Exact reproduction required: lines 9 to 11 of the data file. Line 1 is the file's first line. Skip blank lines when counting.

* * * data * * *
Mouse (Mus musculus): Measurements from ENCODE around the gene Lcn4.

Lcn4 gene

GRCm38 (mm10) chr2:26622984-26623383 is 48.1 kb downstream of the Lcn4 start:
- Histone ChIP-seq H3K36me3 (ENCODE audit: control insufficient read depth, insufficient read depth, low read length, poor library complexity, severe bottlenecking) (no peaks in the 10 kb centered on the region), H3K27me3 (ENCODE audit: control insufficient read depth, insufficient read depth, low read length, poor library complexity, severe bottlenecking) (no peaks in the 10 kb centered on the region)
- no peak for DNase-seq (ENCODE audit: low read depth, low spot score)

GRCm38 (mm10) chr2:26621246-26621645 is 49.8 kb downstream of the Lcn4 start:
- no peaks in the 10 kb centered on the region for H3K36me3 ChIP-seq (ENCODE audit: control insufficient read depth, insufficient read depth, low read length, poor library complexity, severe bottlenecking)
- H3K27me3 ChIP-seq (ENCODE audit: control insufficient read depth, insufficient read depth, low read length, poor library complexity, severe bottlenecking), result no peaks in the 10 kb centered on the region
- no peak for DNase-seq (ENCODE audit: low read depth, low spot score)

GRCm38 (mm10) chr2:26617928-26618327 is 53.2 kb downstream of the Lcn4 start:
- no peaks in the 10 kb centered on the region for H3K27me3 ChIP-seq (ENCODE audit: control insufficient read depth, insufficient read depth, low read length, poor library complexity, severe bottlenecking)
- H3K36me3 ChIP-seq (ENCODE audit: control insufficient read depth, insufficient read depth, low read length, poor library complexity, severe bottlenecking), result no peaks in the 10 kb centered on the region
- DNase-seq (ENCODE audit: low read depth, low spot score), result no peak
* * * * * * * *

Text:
- no peak for DNase-seq (ENCODE audit: low read depth, low spot score)

GRCm38 (mm10) chr2:26617928-26618327 is 53.2 kb downstream of the Lcn4 start:
- no peaks in the 10 kb centered on the region for H3K27me3 ChIP-seq (ENCODE audit: control insufficient read depth, insufficient read depth, low read length, poor library complexity, severe bottlenecking)